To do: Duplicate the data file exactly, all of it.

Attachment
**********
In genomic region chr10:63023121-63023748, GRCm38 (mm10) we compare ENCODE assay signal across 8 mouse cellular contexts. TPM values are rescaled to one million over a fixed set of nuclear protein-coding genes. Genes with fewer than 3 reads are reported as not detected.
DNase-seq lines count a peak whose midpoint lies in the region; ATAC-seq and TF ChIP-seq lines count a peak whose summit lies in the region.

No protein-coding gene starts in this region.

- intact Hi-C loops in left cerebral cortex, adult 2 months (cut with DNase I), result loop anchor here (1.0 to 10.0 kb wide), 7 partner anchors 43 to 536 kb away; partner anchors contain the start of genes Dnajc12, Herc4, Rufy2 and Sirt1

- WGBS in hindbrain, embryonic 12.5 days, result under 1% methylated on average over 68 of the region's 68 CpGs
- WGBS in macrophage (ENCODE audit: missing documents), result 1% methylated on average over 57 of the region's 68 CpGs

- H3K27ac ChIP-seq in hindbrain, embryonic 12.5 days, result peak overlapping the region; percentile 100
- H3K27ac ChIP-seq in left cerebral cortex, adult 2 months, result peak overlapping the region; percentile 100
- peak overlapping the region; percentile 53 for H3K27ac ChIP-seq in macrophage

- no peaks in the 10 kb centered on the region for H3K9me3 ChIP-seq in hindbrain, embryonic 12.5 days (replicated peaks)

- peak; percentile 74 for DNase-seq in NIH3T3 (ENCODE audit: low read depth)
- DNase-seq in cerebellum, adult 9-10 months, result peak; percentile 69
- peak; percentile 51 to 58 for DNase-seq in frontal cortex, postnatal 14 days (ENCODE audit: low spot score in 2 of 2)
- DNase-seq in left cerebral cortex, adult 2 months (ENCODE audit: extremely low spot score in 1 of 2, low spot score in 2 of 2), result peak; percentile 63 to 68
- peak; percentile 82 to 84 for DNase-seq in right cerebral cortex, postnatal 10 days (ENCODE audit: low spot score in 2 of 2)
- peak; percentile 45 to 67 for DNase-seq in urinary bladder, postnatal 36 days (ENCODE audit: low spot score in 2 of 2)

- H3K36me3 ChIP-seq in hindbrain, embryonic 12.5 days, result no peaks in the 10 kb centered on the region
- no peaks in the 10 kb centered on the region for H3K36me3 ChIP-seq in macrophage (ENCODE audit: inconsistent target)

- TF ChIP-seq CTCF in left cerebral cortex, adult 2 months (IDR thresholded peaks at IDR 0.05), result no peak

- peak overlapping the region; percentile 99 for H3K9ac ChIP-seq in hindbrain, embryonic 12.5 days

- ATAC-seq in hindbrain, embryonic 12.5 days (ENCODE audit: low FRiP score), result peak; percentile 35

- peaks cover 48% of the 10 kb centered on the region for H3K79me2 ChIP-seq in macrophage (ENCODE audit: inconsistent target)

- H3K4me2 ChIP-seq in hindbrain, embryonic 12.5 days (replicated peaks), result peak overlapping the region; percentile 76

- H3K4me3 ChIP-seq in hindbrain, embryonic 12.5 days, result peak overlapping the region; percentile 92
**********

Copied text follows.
In genomic region chr10:63023121-63023748, GRCm38 (mm10) we compare ENCODE assay signal across 8 mouse cellular contexts. TPM values are rescaled to one million over a fixed set of nuclear protein-coding genes. Genes with fewer than 3 reads are reported as not detected.
DNase-seq lines count a peak whose midpoint lies in the region; ATAC-seq and TF ChIP-seq lines count a peak whose summit lies in the region.

No protein-coding gene starts in this region.

- intact Hi-C loops in left cerebral cortex, adult 2 months (cut with DNase I), result loop anchor here (1.0 to 10.0 kb wide), 7 partner anchors 43 to 536 kb away; partner anchors contain the start of genes Dnajc12, Herc4, Rufy2 and Sirt1

- WGBS in hindbrain, embryonic 12.5 days, result under 1% methylated on average over 68 of the region's 68 CpGs
- WGBS in macrophage (ENCODE audit: missing documents), result 1% methylated on average over 57 of the region's 68 CpGs

- H3K27ac ChIP-seq in hindbrain, embryonic 12.5 days, result peak overlapping the region; percentile 100
- H3K27ac ChIP-seq in left cerebral cortex, adult 2 months, result peak overlapping the region; percentile 100
- peak overlapping the region; percentile 53 for H3K27ac ChIP-seq in macrophage

- no peaks in the 10 kb centered on the region for H3K9me3 ChIP-seq in hindbrain, embryonic 12.5 days (replicated peaks)

- peak; percentile 74 for DNase-seq in NIH3T3 (ENCODE audit: low read depth)
- DNase-seq in cerebellum, adult 9-10 months, result peak; percentile 69
- peak; percentile 51 to 58 for DNase-seq in frontal cortex, postnatal 14 days (ENCODE audit: low spot score in 2 of 2)
- DNase-seq in left cerebral cortex, adult 2 months (ENCODE audit: extremely low spot score in 1 of 2, low spot score in 2 of 2), result peak; percentile 63 to 68
- peak; percentile 82 to 84 for DNase-seq in right cerebral cortex, postnatal 10 days (ENCODE audit: low spot score in 2 of 2)
- peak; percentile 45 to 67 for DNase-seq in urinary bladder, postnatal 36 days (ENCODE audit: low spot score in 2 of 2)

- H3K36me3 ChIP-seq in hindbrain, embryonic 12.5 days, result no peaks in the 10 kb centered on the region
- no peaks in the 10 kb centered on the region for H3K36me3 ChIP-seq in macrophage (ENCODE audit: inconsistent target)

- TF ChIP-seq CTCF in left cerebral cortex, adult 2 months (IDR thresholded peaks at IDR 0.05), result no peak

- peak overlapping the region; percentile 99 for H3K9ac ChIP-seq in hindbrain, embryonic 12.5 days

- ATAC-seq in hindbrain, embryonic 12.5 days (ENCODE audit: low FRiP score), result peak; percentile 35

- peaks cover 48% of the 10 kb centered on the region for H3K79me2 ChIP-seq in macrophage (ENCODE audit: inconsistent target)

- H3K4me2 ChIP-seq in hindbrain, embryonic 12.5 days (replicated peaks), result peak overlapping the region; percentile 76

- H3K4me3 ChIP-seq in hindbrain, embryonic 12.5 days, result peak overlapping the region; percentile 92